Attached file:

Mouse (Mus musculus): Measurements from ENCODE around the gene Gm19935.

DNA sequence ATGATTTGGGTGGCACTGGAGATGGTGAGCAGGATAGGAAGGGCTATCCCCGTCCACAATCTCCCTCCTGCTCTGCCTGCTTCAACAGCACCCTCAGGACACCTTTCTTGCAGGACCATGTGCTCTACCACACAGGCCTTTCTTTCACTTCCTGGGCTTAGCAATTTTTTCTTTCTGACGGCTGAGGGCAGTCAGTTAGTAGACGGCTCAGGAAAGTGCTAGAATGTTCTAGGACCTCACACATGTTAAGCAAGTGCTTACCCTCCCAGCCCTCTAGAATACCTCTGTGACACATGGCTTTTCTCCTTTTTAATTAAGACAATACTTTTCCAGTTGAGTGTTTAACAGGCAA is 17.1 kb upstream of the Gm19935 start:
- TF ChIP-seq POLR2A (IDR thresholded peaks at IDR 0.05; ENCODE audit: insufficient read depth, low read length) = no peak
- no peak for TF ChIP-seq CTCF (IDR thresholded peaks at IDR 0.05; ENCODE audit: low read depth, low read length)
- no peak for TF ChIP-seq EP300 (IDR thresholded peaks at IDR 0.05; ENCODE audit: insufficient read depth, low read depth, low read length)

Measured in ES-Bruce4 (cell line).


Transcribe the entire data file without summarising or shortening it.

Mouse (Mus musculus): Measurements from ENCODE around the gene Gm19935.

DNA sequence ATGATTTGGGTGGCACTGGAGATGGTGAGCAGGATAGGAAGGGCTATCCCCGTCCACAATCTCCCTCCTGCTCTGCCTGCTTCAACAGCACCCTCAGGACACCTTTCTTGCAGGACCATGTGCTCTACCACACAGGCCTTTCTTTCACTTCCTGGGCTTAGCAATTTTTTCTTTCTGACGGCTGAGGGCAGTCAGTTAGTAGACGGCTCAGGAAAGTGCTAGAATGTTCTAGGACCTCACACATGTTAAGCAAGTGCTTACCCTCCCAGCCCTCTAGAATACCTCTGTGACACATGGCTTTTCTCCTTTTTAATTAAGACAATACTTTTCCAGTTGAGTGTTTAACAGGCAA is 17.1 kb upstream of the Gm19935 start:
- TF ChIP-seq POLR2A (IDR thresholded peaks at IDR 0.05; ENCODE audit: insufficient read depth, low read length) = no peak
- no peak for TF ChIP-seq CTCF (IDR thresholded peaks at IDR 0.05; ENCODE audit: low read depth, low read length)
- no peak for TF ChIP-seq EP300 (IDR thresholded peaks at IDR 0.05; ENCODE audit: insufficient read depth, low read depth, low read length)

Measured in ES-Bruce4 (cell line).